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1. Review by Crister Berge
Includes 47 previously unreleased performances. The highlight of this box is definitely the live material from Las Vegas, August 1969, especially 'Reconsider Baby', 'Inherit The Wind' and 'What'd I Say' are magnificent. Also disc 1 and disc 2 contains some treasures, like for instance 'You're The Boss' (CD-1) and 'Like A Baby', 'Give Me The Right' and 'Love Letters' from CD-2.

Available on CD, Cassettes and Long Play Album.

A must have!!

G.I. Blues (1) - Pocketful Of Rainbows (22, 17) - Big Boots (M1O 7) - Black Star (Master) - Summer Kisses, Winter Tears (1, 14) - I Slipped, I Stumbled, I Fell (18) - Lonely Man (4) - What A Wonderful Life (2, 1) - A Whistling Tune (4) - Beyond The Bend (2) - One Broken Heart For Sale (1) - You're The Boss (Master) - Roustabout (6) - Girl Happy (4) - So Close, Yet So Far (4) - Stop, Look And Listen (3) - Am I Ready (1) - How Can You Lose What You Never Had (1, 3)
Like A Baby (1, 2) - There's Always Me (4) - I Want You With Me (1) - Gently (3) - Give Me The Right (1) - I Met Her Today (1) - Night Rider (1, 2) - Just Tell Her Jim Said Hello (1) - Ask Me (2) - Memphis Tennessee (2) - Love Me Tonight (1) - Witchcraft (1) - Come What May (6) - Love Letters (4, 7) - Going Home (24, 21)
Live In Las Vegas
Blue Suede Shoes - I Got A Woman - Heartbreak Hotel - Love Me Tender - Baby, What You Want Me To Do - Runaway - Surrender/Are You Lonesome Tonight? - Rubberneckin' - Memories - Introductions By Elvis - Jailhouse Rock/Don't Be Cruel - Inherit The Wind - This Is The Story - Mystery Train/Tiger Man - Funny How Time Slips Away - Loving You/Reconsider Baby - What'd I Say

1. Review by Crister Berge

The eighties were a shameful period for RCA. The way they treated Elvis' musical legacy was near criminal, a time of open contempt for the fans and collectors. Thanks to Ernst Jorgensen and Roger Semon, things started looking a little brighter at the end of the decade. First the ESSENTIAL series and then this milestone was issued that left us all grasping for air.

It was a first for RCA; never before had they given the public such an amount of high-quality unreleased material - and in good sound too! It should have been a bigseller, but unfortunately, it didn't go over too well. Why, one might ask? Maybe because the promotion (as always) was non-existent? The lack of success might even have been related to that the Elvis interest in the world was on the slide at that time. Or perhaps it was the recession? Anyhow, the following year, Ernst & Roger struck GOLD (ha-ha) with the release of THE COMPLETE 5O's MASTERS, but that's a different story altogether... Never saw an extensive review of this one on the net, so I thought I'd give it a shot. But I won't comment on each and every song. Here we go, friends:

It's a 3-CD box set with a 60's theme and a stunning cover. The booklet features superb liner notes by Christopher Niccoli. The music is divided into three different recording locations: Hollywood, Nashville and Las Vegas. We are treated to 49 tracks, all of them unreleased, except for 'You're The Boss', a duet with Ann-Margret that premiered on ELVIS SINGS LEIBER & STOLLER just four months prior to this release and 'Are You Lonesome Tonight', that saw its first release on the "Silverbox" back in 1980. This said, I feel inclined to inform you that only one title is entirely new: 'Black Star', the song that later became 'Flaming Star'.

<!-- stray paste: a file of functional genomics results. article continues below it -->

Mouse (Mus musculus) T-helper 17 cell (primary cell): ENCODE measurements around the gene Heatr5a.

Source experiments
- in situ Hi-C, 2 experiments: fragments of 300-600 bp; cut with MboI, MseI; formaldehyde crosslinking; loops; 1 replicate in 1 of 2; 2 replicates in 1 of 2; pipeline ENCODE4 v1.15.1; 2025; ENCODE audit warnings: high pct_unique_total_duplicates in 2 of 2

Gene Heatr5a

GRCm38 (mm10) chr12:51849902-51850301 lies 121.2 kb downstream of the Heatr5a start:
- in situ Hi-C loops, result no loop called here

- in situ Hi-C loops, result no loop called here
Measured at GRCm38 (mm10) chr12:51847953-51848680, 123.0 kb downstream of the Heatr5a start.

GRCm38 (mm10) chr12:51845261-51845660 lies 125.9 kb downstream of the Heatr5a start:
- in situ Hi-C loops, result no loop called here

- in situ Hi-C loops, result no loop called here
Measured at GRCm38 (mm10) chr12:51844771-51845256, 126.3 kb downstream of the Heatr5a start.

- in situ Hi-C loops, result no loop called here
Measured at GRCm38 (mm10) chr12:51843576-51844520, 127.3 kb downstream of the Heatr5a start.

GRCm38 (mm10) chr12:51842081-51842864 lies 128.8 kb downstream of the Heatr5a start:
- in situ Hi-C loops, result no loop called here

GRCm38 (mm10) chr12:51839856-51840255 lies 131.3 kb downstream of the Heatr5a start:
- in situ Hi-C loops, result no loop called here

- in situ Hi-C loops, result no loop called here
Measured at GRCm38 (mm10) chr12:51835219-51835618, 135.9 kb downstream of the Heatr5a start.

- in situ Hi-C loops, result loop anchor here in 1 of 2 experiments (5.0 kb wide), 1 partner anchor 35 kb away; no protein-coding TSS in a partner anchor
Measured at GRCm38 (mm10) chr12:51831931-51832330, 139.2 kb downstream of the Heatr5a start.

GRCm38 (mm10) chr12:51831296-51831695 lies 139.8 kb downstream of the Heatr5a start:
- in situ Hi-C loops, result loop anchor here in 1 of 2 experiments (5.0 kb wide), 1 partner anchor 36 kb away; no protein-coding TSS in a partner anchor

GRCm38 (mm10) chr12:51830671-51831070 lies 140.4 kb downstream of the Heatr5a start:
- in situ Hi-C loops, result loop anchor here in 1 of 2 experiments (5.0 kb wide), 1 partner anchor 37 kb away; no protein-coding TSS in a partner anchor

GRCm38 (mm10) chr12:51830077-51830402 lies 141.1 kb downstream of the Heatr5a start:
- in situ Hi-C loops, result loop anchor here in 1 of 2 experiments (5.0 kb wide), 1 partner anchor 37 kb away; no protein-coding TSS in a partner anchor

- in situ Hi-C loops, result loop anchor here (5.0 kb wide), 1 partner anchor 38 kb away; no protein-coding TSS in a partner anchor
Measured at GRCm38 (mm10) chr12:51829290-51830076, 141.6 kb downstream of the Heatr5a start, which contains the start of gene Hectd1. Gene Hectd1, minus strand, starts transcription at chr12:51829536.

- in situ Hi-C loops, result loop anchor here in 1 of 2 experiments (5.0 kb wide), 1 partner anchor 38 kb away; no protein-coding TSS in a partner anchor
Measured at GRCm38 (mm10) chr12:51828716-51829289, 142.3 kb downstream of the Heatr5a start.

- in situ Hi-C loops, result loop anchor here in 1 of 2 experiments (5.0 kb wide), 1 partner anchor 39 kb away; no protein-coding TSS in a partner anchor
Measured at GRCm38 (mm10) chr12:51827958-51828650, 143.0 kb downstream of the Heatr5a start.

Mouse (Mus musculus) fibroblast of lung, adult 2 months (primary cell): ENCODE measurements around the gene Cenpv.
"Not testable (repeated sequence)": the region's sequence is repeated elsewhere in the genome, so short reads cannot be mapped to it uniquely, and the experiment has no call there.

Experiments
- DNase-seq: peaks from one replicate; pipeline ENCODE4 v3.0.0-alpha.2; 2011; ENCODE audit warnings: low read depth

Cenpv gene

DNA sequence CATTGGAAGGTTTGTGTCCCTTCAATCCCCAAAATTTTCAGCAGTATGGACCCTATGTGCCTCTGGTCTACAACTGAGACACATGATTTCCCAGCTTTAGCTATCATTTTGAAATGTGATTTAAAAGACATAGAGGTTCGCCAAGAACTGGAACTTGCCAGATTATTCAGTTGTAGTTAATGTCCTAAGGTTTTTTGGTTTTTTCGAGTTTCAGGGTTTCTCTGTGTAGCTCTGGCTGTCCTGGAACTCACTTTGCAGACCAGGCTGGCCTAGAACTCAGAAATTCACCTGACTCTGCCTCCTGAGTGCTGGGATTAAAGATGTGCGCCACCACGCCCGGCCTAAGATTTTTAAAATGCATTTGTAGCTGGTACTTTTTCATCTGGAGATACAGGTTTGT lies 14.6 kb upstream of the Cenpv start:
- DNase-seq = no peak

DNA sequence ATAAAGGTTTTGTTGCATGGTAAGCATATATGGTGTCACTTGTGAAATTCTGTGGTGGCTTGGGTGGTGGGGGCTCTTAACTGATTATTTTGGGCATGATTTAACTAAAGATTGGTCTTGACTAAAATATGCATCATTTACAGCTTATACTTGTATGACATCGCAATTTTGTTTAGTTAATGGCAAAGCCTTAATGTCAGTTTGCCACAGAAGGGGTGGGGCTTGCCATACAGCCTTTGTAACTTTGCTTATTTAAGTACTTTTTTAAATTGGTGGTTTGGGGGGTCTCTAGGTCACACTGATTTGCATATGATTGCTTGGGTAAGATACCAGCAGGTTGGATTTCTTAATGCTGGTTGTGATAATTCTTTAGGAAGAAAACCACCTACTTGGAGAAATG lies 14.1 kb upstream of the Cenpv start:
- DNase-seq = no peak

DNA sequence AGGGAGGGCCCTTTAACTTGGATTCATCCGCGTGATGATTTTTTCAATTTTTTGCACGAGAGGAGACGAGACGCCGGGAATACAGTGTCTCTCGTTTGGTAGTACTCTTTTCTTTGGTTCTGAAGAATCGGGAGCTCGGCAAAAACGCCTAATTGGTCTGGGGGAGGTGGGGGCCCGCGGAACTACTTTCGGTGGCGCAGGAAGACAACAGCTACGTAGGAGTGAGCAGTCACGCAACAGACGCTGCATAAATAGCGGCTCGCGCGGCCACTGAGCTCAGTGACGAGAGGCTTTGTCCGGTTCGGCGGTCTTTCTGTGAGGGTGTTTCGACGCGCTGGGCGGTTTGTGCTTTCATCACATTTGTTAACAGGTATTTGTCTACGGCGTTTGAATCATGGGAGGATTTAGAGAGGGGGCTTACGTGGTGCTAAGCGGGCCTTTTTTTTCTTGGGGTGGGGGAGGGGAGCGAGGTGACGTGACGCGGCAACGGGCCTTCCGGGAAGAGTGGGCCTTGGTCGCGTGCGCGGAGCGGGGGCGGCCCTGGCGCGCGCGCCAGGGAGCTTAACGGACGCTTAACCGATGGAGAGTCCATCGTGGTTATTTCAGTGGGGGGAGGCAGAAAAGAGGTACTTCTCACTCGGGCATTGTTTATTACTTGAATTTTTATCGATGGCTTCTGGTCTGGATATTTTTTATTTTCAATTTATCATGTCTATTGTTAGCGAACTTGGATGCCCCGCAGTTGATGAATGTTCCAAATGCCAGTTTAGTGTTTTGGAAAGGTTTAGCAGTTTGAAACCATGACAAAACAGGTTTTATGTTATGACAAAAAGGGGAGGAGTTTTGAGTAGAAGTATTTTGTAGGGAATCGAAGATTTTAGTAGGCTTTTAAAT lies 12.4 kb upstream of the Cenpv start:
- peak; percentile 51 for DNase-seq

There are a few errors in the track data: the info on 'You're The Boss' reads "July 63 - take unknown". Today we know better, the date was July 11 and it was take #16 with a snippet of take 3 at the end. Furthermore, 'So Close Yet So Far' claims to have been recorded in 1962. The correct year is 1965. Also, bass player Jerry Scheff's surname is misspelled "Sheff", and pianist Dudley Brooks is given a new first name, Budley (!)

18 songs 1960-67

You can tell that it's the very first take of 'G.I. Blues', just listen to those crazy guitar licks - what the Hell is Scotty [Moore] up to? But Elvis is in great voice. An attempt at 'Pocketful Of Rainbows' is interrupted when Elvis starts laughing on the very first word of the song. Engineer Thorne Nogar (?) asks "Want a playback?" to the amusement of the crew. This is listed as take 22, which is peculiar as we can hear Thorne saying "If you crack, you got a new world's record, it's 29". Take 17 is complete and noticeably faster than the master. "Fast" is also the word to apply to the next song. It's 'Big Boots' at rocket speed, folks! Due to the tempo the playing time is a mere 1:19, but it works man, it works!

'Black Star' is a double-header: it's a fast version linked with a short, slow version (from the film). 'Lonely Man' is just Elvis with his guitar. It sucks! Gimme the magical take on OUT IN HOLLYWOOD any ol' day! I've always been fond of 'Rostabout', listen closely and you'll hear Elvis sing "I'll be a raving maniac" at the end. Upon its original release, 'Girl Happy' was speeded up to give it a "more commercial appeal". It sounds sooo much better at normal speed. Take 1 of 'How Can You Lose What You Never Had' is stopped as Elvis cracks. The tempo is all too slow and Elvis sings it as he's half asleep. Oh, and I have a fitting description for 'So Close Yet So Far': puke!